So the reaction would be 198Hg(t,a)197Au.

    But then, tritium isn't exactly easy to get. According to wiki, tritium is $30000 a gram, and 400 grams is made a year.

    Oh dear. Gold is $40.71/gram at the moment. So we're done here.

    It's probable that there's another reaction that would work, let's say 198Hg(12C,13C)197Au. Negative Q-value but not too negative. That'll do. Let's assume the carbon is close enough to free.

    Ok, then you've got to make a target of mercury. Since mercury is liquid, this isn't easy, let's use HgS (paper here http://www.sciencedirect.com/science/article/pii/0029554X77906309). So, let's make a super super thick target of HgS (say, 1 square cm, mass 100 mg of Hg, ~10^20 atoms/cm^2) and blast a high intensity beam of 12C on it. Say, 100 particle microamps (10^15 particles/second), 200 MeV 12C. I don't know what the reaction cross section of this reaction is, but let's be optimistic and say that it's 100 mb. That gives us about 10^10 particles of gold produced a second. Ah, but then we have natural hg, so that's a billion atoms of gold produced a second. Which sounds like a lot, but that's only 10^-16 grams of gold produced per second! You'd have to run your accelerator for 3000 years just to convert all the 198Hg in your 100mg natural mercury target into gold, under these conditions!
    And then you'd still have to chemically purify it to remove all the other junk you made!

    This is of course, an estimate, and I might be out by a factor of 100 either way. But you can see even then, it's just not worth it.
     
  15. Oct 27, 2016 #14
    And yet all plutonium in a large number of nuclear bombs is produced by transmutation of elements. None is extracted from nature.
    How come that only 35...50 mg of Cm is produced each year? The chain is
    U-238->Pu-239->Pu-240->Pu-241->Pu-242->Am-243->Cm-244... just 6 neutrons. Shouldn't reactors be producing large amounts of curium?
     
  16. Oct 27, 2016 #15

    e.bar.goum

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    I should have been more specific, the number was for 248Cm. My apologies. Kilograms of lighter isotopes have been produced. (ETA, in total, not per year) And they are quite a lot cheaper (still much more than gold!)

    6 successive neutron captures on a single nucleus is rather a lot, so the quantities produced per kg of fuel will be small. For heavier isotopes it's more complicated, and yields will be smaller still.

    With all these isotopes, a good deal of the price can be attributed to demand and economies of scale. It's always useful for nuclear physicists when an isotope starts to be used in medicine! ;)
     
  17. Oct 27, 2016 #16
    What defines their price?
    The costs of producing uranium and refining it are paid for by the heat converted into electricity.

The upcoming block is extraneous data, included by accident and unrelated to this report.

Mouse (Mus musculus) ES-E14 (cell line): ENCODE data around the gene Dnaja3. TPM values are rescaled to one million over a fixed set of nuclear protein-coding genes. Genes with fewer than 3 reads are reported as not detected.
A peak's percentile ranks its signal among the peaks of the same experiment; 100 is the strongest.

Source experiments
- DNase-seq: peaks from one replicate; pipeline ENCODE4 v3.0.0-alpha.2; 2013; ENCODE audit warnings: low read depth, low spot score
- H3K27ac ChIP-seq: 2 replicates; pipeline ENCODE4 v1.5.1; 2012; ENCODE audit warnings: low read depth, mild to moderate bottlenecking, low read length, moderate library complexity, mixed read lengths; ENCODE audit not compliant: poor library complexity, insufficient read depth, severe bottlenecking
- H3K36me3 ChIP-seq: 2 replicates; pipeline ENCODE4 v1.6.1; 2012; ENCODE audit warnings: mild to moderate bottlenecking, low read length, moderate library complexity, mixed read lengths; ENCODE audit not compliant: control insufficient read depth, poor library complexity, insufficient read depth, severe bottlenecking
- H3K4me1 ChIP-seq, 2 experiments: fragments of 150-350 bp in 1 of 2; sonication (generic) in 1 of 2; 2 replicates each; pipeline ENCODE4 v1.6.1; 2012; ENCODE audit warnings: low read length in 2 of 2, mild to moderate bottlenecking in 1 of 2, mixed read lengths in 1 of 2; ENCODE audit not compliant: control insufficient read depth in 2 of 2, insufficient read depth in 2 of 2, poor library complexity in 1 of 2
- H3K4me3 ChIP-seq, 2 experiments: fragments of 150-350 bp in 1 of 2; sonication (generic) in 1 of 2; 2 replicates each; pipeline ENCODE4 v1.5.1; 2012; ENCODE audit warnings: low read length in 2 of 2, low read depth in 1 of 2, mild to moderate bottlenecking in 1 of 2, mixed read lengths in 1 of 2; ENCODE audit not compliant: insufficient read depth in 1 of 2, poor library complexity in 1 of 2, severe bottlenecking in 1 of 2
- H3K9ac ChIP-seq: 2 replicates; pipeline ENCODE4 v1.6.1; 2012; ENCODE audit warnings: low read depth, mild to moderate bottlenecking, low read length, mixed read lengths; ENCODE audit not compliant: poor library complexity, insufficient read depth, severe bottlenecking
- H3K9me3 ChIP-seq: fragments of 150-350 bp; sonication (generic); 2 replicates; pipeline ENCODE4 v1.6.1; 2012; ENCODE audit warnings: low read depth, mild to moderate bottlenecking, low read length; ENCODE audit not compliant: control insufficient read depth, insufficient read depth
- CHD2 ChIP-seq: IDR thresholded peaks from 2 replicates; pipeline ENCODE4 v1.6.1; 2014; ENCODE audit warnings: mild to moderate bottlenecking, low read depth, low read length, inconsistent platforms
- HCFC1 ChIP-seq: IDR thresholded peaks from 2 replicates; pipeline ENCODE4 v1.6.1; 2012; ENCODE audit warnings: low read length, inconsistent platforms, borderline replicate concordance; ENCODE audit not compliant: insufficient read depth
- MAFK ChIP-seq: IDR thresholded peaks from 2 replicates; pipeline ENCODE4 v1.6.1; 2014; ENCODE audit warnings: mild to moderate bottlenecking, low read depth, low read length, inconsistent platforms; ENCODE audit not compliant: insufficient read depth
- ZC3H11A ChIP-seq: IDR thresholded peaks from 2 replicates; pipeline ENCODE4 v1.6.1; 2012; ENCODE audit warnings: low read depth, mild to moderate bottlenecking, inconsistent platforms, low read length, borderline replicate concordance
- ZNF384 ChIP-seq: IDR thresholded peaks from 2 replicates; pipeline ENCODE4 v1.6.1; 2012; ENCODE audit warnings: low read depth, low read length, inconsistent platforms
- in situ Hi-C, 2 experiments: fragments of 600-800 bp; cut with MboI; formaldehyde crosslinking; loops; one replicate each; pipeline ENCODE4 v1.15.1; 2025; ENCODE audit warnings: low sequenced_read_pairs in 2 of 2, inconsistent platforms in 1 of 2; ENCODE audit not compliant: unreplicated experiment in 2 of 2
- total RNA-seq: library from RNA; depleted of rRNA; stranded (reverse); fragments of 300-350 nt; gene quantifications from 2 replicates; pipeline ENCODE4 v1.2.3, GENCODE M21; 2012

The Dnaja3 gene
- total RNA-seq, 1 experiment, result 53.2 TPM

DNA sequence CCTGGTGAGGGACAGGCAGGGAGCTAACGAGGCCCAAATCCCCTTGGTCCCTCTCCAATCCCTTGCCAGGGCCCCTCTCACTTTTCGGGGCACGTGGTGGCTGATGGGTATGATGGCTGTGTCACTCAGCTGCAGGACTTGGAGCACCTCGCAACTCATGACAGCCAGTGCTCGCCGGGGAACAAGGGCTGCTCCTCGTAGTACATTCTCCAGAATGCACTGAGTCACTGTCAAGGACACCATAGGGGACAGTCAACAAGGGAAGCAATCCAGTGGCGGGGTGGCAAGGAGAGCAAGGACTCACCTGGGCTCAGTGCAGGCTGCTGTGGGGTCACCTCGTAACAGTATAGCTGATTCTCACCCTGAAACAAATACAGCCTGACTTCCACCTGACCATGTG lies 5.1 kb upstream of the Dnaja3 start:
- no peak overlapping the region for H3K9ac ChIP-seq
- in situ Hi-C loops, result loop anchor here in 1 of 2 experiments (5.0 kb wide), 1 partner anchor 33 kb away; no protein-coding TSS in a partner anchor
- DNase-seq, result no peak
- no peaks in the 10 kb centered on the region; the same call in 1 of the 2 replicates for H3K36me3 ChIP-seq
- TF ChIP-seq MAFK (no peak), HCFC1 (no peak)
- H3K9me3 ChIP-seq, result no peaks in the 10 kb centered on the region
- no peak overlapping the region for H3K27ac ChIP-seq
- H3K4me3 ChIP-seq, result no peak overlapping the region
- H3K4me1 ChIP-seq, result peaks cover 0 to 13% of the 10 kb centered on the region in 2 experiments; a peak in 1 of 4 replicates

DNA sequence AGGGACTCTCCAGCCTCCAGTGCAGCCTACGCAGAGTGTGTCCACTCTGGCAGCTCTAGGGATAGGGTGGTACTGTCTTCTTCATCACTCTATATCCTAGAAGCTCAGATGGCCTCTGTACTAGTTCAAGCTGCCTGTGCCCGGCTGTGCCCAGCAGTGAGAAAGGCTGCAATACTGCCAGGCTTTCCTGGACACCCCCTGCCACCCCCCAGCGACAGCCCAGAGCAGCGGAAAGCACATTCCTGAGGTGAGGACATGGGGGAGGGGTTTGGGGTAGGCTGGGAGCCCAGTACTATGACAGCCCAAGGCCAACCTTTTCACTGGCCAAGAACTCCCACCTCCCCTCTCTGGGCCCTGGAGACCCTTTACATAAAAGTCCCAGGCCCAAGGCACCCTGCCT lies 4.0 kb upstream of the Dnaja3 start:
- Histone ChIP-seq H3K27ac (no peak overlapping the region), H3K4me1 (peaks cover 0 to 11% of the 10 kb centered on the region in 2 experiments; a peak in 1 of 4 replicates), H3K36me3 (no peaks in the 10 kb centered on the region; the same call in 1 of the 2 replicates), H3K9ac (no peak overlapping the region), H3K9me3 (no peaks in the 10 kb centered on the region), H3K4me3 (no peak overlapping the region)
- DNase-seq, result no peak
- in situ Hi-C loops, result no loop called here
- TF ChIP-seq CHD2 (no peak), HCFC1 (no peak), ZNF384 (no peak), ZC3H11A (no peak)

4 successive neutron captures go to plutonium 242, and that is produced as a large fraction of total plutonium.
    Plutonium 242 cannot be chemically separated from plutonium 239. Americium 243 and curium 244 could.
    Since none of the isotopes between 241 and curium 246 is fissile... are americium and curium (lots of it curium 244) routinely separated from fuel when recycled?
    How is it useful? It gives the isotopes value and therefore price. Worthless byproducts necessarily separated from energy production, though...
     
  18. Oct 27, 2016 #17

    e.bar.goum

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    Price is the usual factors: demand, supply. Demand can be due to research uses, medical isotopes etc.

    I'm not an expert on the fuel cycle, so someone may chime in with a better answer. However, there's a difference between separation of just what you're interested in getting (say, Pu) from "everything else" and then further separating "everything else". Unless you are specifically interested in an isotope, you wouldn't bother separating it out. Isotopic separation is no easy task, in general.

    It's useful for nuclear physicists when medical uses are found because the amount of the isotope that is produced becomes substantially larger. Economies of scale means that the isotopes become cheaper. Many isotopes used in nuclear physics are only of interest for nuclear physics, (48Ca is a good example. Hugely important for nuclear physics, not interesting for anyone else), demand is small, so they are only produced/separated in tiny amounts at one or two places, and are therefore expensive. A colleague of mine once held the entire worlds supply of 48Ca in his hand.

    Anyway, this is getting into economics, away from physics. :wink:
     
  19. Oct 27, 2016 #18
    Again thank you for the extensive knowledge by everyone, it's simply impressing how much information you guys provided. What's the technology we are using now that is taking that long (3000 years)? What do you think about nanotechnology for a faster process or quantum mechanics?

    I can see why the cost is high because the current technology we are using today along with extracting resources from earth in which we have a budget to maintain.
     
  20. Oct 27, 2016 #19
    Also we will have to find a planet to extract from since mercury is the closest to gold when it comes to isotopes as you presented earlier, however this is by far a different age in time before we start space exploration and probing, so to conclude it all it just isn't possible in our time?
     
  21. Oct 27, 2016 #20
    Even though this is getting away from physics it still ties in. So there isn't much of a problem on tying in the economics because it creates a full understanding.